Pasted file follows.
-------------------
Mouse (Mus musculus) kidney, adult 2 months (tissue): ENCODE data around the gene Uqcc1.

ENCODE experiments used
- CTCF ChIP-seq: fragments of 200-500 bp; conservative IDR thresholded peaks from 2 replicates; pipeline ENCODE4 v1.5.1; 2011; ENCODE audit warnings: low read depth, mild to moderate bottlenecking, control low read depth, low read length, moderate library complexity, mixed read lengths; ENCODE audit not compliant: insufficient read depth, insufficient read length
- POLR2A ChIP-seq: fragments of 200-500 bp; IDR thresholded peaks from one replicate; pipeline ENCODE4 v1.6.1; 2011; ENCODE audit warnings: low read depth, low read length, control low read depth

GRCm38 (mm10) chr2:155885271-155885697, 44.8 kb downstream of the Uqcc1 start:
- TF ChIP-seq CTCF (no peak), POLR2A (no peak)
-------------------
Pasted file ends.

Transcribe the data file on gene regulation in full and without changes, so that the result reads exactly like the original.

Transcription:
Mouse (Mus musculus) kidney, adult 2 months (tissue): ENCODE data around the gene Uqcc1.

ENCODE experiments used
- CTCF ChIP-seq: fragments of 200-500 bp; conservative IDR thresholded peaks from 2 replicates; pipeline ENCODE4 v1.5.1; 2011; ENCODE audit warnings: low read depth, mild to moderate bottlenecking, control low read depth, low read length, moderate library complexity, mixed read lengths; ENCODE audit not compliant: insufficient read depth, insufficient read length
- POLR2A ChIP-seq: fragments of 200-500 bp; IDR thresholded peaks from one replicate; pipeline ENCODE4 v1.6.1; 2011; ENCODE audit warnings: low read depth, low read length, control low read depth

GRCm38 (mm10) chr2:155885271-155885697, 44.8 kb downstream of the Uqcc1 start:
- TF ChIP-seq CTCF (no peak), POLR2A (no peak)